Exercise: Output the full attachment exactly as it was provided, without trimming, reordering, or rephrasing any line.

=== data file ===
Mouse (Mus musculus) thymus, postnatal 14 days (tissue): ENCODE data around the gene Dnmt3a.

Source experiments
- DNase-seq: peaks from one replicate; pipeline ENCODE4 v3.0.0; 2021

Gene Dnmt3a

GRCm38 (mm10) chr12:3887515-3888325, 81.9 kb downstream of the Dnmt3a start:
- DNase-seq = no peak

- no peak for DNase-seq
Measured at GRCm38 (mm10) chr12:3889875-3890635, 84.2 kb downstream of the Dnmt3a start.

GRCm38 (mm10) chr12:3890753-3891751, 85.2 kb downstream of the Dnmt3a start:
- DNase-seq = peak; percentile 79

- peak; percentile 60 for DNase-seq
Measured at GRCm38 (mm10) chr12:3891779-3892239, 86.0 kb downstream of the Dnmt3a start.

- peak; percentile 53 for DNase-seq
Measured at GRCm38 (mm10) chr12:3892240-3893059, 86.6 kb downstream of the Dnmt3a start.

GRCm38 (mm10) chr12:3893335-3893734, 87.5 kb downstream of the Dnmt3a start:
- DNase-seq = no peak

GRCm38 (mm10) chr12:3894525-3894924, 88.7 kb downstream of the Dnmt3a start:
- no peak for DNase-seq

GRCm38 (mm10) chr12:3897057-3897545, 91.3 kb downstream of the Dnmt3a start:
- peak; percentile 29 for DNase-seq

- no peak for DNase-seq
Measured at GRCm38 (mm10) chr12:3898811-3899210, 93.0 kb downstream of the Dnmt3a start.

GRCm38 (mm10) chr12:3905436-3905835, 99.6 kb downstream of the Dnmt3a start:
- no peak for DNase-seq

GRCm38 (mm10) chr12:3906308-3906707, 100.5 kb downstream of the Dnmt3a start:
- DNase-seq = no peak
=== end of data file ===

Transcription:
Mouse (Mus musculus) thymus, postnatal 14 days (tissue): ENCODE data around the gene Dnmt3a.

Source experiments
- DNase-seq: peaks from one replicate; pipeline ENCODE4 v3.0.0; 2021

Gene Dnmt3a

GRCm38 (mm10) chr12:3887515-3888325, 81.9 kb downstream of the Dnmt3a start:
- DNase-seq = no peak

- no peak for DNase-seq
Measured at GRCm38 (mm10) chr12:3889875-3890635, 84.2 kb downstream of the Dnmt3a start.

GRCm38 (mm10) chr12:3890753-3891751, 85.2 kb downstream of the Dnmt3a start:
- DNase-seq = peak; percentile 79

- peak; percentile 60 for DNase-seq
Measured at GRCm38 (mm10) chr12:3891779-3892239, 86.0 kb downstream of the Dnmt3a start.

- peak; percentile 53 for DNase-seq
Measured at GRCm38 (mm10) chr12:3892240-3893059, 86.6 kb downstream of the Dnmt3a start.

GRCm38 (mm10) chr12:3893335-3893734, 87.5 kb downstream of the Dnmt3a start:
- DNase-seq = no peak

GRCm38 (mm10) chr12:3894525-3894924, 88.7 kb downstream of the Dnmt3a start:
- no peak for DNase-seq

GRCm38 (mm10) chr12:3897057-3897545, 91.3 kb downstream of the Dnmt3a start:
- peak; percentile 29 for DNase-seq

- no peak for DNase-seq
Measured at GRCm38 (mm10) chr12:3898811-3899210, 93.0 kb downstream of the Dnmt3a start.

GRCm38 (mm10) chr12:3905436-3905835, 99.6 kb downstream of the Dnmt3a start:
- no peak for DNase-seq

GRCm38 (mm10) chr12:3906308-3906707, 100.5 kb downstream of the Dnmt3a start:
- DNase-seq = no peak